Seven new projects for the Abandonment programme

New studies: A Second Life for Offshore Oil and Gas Infrastructure

Tuesday 22 Sep 20
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Contact

Charlotte Nørgaard Larsen
Programme Manager
Centre for Oil and Gas - DTU
+45 93 51 15 36

Is there a second life for the offshore oil and gas infrastructure after cessation of oil and gas production? That question is about to be answered through seven new feasibility studies that DHRTC has started.

DHRTC has kicked-off 7 feasibility studies looking into the potential of giving the offshore infrastructure a new life with focus on energy generation, energy storage, and CO2 storage. The 7 projects will run over 4 months in the autumn of 2020 and it is hoped that the outcome will help inspire the industry when deciding the fate of the offshore infrastructures.

Over time a significant amount of oil and gas infrastructures have been built in the Danish part of the North Sea. When the time comes to cease the oil and gas production this infrastructure becomes obsolete and will have to be removed.

Is there, however, a potential for part of the infrastructure to continue to play a role in the energy grid in Denmark after the transition to non-fossil fuels? If there are opportunities for a second life, it will be important to understand the reuse scenarios before decommissioning the offshore wells, platforms, etc. is initiated.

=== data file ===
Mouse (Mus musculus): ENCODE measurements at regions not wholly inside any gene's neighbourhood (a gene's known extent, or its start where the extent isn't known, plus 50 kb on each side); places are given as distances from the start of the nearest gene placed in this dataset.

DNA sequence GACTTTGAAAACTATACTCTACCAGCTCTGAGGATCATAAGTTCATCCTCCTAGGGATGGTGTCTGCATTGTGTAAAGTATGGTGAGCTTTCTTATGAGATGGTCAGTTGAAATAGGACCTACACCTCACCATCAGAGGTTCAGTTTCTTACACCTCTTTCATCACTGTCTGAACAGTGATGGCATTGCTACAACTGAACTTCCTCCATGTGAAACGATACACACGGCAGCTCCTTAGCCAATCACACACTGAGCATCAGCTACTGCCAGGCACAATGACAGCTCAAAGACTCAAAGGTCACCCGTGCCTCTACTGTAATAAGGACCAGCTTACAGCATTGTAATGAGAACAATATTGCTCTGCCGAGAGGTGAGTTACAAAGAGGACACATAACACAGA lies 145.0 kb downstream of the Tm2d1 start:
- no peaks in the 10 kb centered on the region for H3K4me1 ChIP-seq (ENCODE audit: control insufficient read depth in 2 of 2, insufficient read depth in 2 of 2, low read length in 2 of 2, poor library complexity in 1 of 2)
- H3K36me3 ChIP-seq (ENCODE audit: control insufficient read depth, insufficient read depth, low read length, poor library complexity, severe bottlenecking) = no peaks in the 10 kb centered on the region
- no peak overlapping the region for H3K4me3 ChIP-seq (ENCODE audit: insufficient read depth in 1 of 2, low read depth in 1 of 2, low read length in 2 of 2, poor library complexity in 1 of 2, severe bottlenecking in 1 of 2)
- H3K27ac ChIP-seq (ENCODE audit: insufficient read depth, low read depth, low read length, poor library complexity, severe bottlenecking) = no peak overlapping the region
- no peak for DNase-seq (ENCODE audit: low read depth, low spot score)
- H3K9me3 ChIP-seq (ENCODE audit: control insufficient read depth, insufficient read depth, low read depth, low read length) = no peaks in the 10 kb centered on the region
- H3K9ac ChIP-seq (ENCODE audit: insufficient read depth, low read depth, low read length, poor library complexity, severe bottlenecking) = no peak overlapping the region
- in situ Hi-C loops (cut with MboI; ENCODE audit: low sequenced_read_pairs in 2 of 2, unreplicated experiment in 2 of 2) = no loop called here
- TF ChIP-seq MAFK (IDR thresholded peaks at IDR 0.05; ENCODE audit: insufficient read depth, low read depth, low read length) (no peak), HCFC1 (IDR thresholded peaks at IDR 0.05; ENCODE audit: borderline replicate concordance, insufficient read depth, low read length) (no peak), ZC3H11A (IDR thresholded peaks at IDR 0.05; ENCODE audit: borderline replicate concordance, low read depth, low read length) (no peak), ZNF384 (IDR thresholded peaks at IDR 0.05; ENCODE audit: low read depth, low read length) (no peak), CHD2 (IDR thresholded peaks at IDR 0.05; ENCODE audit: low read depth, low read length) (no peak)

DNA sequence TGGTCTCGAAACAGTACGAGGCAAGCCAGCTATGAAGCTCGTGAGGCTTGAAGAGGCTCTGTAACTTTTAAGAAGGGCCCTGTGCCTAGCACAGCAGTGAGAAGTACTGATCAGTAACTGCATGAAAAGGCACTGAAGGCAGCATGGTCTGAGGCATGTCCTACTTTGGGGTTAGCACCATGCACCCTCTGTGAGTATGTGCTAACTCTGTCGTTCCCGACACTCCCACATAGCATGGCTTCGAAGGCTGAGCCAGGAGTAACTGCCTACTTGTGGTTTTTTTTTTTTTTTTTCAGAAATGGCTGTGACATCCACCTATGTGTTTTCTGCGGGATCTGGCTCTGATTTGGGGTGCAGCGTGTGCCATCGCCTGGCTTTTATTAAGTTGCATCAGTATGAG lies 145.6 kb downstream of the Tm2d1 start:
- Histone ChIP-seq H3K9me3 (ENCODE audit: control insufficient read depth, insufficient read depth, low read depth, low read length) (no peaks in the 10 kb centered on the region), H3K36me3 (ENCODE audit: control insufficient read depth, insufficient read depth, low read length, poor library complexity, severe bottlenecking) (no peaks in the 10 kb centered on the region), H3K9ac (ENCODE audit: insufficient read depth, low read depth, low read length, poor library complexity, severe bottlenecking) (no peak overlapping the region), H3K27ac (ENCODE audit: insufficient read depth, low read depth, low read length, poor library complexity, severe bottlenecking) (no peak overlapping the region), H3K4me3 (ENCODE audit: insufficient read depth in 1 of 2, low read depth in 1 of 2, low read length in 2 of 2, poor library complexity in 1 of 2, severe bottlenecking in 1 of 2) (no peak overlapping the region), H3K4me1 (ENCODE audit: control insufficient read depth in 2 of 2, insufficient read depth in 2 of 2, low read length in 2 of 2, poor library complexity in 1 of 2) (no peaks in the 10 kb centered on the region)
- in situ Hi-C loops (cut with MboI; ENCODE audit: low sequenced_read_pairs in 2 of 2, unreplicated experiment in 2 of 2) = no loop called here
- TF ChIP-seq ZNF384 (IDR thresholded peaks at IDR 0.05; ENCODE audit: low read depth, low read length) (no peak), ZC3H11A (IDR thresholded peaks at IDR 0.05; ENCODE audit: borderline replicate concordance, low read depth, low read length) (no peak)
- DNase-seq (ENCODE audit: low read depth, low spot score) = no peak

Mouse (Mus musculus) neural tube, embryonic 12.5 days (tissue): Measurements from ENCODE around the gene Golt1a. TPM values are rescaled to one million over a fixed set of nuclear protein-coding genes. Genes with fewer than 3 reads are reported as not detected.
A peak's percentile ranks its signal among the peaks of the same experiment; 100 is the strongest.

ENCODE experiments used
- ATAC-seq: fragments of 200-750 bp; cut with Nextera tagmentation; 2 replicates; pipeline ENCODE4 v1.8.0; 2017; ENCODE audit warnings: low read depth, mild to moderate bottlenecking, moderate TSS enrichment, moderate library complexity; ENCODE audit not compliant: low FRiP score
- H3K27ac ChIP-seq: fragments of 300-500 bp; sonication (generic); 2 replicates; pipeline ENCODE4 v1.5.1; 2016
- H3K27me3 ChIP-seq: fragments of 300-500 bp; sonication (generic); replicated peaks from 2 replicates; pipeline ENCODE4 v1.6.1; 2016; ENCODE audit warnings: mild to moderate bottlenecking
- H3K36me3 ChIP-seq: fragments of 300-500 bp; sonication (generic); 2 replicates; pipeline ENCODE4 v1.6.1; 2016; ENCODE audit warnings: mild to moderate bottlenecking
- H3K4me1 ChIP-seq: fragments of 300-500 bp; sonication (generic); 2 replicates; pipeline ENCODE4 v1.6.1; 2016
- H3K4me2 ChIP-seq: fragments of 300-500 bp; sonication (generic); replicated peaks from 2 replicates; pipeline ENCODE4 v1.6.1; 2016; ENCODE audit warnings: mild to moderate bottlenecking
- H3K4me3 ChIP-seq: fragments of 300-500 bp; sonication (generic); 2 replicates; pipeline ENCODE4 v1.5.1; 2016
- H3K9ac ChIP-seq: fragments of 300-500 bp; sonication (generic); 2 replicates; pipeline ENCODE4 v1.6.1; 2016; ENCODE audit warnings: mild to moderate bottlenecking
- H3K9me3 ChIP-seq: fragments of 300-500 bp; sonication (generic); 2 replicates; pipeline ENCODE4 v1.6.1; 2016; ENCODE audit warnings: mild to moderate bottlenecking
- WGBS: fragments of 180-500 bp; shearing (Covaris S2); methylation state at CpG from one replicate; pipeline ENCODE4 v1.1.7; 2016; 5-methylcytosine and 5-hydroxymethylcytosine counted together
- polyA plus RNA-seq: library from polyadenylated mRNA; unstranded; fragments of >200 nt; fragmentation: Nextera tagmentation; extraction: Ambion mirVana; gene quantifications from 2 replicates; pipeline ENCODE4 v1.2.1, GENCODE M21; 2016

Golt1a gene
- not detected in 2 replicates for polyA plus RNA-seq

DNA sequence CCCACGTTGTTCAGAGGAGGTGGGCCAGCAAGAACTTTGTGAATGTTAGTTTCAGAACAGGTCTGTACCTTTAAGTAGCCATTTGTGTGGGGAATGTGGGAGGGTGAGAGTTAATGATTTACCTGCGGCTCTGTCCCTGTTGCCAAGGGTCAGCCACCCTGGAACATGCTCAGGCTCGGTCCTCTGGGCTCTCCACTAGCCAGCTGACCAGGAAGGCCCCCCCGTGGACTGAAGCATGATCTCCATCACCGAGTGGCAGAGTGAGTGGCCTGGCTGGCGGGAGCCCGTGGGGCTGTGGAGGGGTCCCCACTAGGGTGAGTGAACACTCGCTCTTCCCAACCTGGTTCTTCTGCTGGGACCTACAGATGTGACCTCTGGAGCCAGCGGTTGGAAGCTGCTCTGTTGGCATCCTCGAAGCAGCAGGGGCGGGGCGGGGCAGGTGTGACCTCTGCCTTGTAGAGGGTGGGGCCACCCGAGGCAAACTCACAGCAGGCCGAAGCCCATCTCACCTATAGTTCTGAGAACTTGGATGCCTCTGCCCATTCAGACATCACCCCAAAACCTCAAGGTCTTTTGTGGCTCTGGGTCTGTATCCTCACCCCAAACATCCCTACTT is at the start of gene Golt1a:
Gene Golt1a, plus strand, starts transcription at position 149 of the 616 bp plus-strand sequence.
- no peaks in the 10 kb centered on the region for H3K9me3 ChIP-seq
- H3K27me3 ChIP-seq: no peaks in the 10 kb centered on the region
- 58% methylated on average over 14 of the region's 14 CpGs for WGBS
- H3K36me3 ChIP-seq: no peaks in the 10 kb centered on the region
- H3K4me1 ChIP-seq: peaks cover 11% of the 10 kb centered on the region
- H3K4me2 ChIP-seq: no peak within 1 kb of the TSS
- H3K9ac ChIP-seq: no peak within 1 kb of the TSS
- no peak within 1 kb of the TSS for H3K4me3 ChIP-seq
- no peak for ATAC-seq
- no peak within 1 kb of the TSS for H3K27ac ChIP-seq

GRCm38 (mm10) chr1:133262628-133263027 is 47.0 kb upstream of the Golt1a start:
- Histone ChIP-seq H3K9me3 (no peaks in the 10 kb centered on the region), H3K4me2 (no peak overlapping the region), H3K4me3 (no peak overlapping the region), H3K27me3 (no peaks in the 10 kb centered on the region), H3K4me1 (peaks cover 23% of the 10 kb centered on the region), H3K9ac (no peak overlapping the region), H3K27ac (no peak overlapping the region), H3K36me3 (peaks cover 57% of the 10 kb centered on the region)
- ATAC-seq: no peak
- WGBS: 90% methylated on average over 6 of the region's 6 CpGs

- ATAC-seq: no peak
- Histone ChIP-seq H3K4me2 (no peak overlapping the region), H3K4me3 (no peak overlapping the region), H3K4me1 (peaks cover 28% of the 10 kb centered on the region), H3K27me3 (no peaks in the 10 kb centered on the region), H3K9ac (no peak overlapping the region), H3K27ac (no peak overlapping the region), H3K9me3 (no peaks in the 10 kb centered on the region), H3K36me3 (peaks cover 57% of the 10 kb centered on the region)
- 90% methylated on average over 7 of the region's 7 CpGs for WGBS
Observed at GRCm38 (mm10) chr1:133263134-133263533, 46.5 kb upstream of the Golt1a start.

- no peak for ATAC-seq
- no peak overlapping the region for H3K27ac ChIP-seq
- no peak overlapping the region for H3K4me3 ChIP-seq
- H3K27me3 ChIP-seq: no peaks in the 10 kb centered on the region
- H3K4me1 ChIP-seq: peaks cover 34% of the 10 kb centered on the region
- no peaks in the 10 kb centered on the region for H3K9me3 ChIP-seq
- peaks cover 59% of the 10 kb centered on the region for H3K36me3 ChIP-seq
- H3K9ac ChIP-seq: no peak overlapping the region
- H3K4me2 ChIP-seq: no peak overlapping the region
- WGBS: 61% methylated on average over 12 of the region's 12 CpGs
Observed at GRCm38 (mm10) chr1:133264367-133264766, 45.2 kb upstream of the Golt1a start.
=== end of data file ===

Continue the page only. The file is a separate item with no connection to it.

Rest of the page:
Energy Generation

Two of the feasibility studies are looking at generating energy on the offshore facilities. One project is looking into offshore geothermal energy and whether the temperature in the DUC fields is high enough to create electricity. The other project is looking at the feasibility of generating electricity from H2S in the reservoir.

Energy Storage

Two of the feasibility studies are looking at the potential of storing energy in the depleted oil and gas reservoirs. This is based on the assumption that there will be an increase in the number of offshore windmills and that in periods there will be excess electricity.

One project will look into storing energy as either hydrogen, methanol, ammonia, methane, and compressed air, and identify pros and cons for each of the 5 methods focused on the DUC specific conditions and energy balances.

The other project looks further in-depth at using hydrogen to store energy in the oil and gas reservoirs and identify the waste reactions and how these potentially can be mitigated.

CO2 storage

Two very different projects are looking at CO2 storage in the old oil and gas reservoirs. One project is looking at the cap rock and how to establish a probabilistic risk assessment of the cap rock integrity. The other project looks at developing a test set-up, which can test pipe for CO2 corrosion under actual reservoir conditions.

The feasibility studies will run until the end of 2020 and an overview of the results is expected in early 2021.

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